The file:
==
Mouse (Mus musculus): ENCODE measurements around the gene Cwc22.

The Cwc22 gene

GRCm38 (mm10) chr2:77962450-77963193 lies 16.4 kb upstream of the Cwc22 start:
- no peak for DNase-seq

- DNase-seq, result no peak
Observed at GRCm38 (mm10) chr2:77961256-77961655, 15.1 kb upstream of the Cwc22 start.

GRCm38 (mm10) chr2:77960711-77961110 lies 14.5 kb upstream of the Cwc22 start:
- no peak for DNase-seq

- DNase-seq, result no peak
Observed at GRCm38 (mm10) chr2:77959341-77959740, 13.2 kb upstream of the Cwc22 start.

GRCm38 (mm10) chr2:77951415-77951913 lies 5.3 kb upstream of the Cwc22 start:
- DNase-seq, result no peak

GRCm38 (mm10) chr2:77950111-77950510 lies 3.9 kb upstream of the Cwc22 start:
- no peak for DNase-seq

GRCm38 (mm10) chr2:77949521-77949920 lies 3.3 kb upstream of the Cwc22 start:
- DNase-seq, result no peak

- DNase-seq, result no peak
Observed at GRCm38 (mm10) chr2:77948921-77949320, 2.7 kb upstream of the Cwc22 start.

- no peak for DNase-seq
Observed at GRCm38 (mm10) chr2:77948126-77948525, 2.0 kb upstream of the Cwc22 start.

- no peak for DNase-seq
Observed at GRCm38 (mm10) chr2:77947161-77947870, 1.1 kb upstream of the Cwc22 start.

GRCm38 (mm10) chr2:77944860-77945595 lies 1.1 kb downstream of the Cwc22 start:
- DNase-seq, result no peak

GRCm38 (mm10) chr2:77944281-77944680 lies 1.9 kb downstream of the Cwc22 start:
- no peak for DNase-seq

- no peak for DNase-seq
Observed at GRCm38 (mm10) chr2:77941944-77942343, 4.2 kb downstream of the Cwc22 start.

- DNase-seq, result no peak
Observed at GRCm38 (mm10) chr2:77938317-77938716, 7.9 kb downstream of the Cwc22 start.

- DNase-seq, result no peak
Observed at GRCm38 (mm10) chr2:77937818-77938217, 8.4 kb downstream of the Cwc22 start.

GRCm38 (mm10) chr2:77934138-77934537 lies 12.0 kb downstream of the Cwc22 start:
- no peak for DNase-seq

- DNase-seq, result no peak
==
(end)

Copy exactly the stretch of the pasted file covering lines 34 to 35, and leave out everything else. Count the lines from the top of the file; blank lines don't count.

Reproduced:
- no peak for DNase-seq

- DNase-seq, result no peak